Cebolla

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Allium canadense: The Stinking Rose

































Garlic and onions don't like to set underground bulbs here in hot Florida. I got around it bygrowing wild onions, Allium canadense, (AL-ee-um kan-uh-DEN-see. )

Any plant that smells like an onion or a garlic and LOOKS like an onion or a garlic is edible. If you do not smell a garlic or anonion odor beware you might have a similar-looking toxic plant.

All parts of the plant are edible, the underground bulbs (if any) the long, thin leaves, the blossoms, and the bulbets on top. Thebulbets are small cloves the plant sets where it blossoms. I find harvesting them much easier than digging for any bulbs the wild onion might have. If there are any they are usually six inches down. Butthe bulbets are easily taken off and used.

Onions and garlic belong to the Lily family. The most common wild one is the Allium canadense. It has flattened leaves rather than the hollow tubes of ascallion. It can have bulbets or bulbets with pinkish white flowers or bulbets with sprouted green tails. If it sets underground bulbs they will be no bigger than pearl onions. (See recipes belowITEM panel.)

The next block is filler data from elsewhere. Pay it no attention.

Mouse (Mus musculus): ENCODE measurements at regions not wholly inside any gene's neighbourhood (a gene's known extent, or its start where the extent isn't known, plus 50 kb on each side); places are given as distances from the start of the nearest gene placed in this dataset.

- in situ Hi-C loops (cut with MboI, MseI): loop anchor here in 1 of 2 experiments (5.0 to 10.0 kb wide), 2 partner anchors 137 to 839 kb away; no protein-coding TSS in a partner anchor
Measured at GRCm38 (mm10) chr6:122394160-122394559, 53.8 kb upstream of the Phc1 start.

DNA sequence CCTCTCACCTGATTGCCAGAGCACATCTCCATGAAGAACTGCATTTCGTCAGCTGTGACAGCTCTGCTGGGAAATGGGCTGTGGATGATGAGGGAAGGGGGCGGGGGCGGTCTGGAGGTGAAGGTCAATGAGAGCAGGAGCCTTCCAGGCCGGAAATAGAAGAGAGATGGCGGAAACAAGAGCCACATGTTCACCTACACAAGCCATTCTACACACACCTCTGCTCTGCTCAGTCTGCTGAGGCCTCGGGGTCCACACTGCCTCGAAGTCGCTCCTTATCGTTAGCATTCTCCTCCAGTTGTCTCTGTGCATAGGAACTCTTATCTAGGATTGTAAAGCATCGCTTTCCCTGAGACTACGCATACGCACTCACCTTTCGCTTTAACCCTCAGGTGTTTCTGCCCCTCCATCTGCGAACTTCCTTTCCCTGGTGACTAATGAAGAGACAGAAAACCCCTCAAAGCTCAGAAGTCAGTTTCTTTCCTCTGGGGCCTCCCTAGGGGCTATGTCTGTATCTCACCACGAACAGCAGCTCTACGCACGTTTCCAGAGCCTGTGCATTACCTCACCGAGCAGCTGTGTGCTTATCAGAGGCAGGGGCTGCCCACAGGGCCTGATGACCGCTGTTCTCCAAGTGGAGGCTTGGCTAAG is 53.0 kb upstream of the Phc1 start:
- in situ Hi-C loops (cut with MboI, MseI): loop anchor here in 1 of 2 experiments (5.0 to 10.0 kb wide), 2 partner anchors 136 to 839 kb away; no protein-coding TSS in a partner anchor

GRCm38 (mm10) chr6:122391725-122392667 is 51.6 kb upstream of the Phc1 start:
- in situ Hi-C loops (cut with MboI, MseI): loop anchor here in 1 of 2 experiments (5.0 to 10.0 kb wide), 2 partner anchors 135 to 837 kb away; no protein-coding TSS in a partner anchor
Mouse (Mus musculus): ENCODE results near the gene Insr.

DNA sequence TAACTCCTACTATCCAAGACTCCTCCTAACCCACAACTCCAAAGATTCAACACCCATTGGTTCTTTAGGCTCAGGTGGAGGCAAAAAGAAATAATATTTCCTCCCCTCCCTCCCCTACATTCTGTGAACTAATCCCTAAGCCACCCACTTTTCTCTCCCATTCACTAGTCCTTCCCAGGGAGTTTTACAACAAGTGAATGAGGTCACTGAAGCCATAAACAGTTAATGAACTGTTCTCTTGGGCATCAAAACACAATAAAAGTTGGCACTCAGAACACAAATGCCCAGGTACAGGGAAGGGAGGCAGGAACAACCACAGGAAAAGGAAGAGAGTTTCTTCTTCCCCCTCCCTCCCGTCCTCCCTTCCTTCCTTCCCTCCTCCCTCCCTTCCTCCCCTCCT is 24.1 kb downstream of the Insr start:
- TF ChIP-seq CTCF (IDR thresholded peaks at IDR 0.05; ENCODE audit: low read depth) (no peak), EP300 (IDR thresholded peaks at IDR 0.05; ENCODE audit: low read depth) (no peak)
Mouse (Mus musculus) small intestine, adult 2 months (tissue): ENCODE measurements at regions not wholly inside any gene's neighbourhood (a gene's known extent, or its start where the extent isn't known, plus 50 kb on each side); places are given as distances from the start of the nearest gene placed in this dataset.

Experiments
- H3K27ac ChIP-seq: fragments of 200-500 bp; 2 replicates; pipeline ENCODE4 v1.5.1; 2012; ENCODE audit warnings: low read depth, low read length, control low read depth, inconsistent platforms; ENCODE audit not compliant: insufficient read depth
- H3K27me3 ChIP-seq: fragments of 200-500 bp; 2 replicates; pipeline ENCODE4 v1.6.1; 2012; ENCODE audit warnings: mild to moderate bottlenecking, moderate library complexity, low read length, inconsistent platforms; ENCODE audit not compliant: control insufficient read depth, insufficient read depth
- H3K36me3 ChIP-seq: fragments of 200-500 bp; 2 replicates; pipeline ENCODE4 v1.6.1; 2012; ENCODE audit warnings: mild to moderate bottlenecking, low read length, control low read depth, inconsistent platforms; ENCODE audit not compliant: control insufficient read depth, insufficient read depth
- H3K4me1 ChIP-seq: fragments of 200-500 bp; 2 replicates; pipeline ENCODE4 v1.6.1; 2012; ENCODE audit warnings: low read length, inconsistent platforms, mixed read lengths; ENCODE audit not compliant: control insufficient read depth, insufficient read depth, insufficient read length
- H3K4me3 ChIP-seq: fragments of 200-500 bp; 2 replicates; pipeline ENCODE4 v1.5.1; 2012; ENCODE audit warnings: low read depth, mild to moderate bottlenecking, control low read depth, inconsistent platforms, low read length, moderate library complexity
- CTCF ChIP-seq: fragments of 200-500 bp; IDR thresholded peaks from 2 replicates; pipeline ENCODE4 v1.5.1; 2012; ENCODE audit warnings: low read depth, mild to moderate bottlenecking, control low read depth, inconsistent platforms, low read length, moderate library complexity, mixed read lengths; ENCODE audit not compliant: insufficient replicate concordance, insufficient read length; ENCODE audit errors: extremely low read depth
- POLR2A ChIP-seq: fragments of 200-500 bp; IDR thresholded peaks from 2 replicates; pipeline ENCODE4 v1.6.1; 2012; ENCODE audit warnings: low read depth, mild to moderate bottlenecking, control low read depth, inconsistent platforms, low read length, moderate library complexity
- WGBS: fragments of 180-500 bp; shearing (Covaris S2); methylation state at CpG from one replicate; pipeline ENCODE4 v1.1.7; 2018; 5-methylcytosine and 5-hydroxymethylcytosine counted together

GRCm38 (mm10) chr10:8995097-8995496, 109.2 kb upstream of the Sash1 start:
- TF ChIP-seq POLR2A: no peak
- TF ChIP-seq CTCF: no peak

Incidentally, it is often said the city of Chicago's from an Indian phrase that means "where the wild onions grow." That is poetically very inaccurate. Chicago is actually a Frenchmistransliteration of the Menomini phrase Sikaakwa which literally means "striped skunk." We would say ‘the striped skunk place.” The skunks were there because Allium tricoccum (Ramps) were growingthere. Skunks know good food when they smell it. The nearby Des Plains River was called the Striped Skunk River.”

While northern Indians used the plants extensively there is no record of the southernIndians using them, though various southern tribes had names for the onion. Some of the tribes considered onions not edible. Ramps, A. tricoccum, (try-KOK-um) right, are also in the onion family,...
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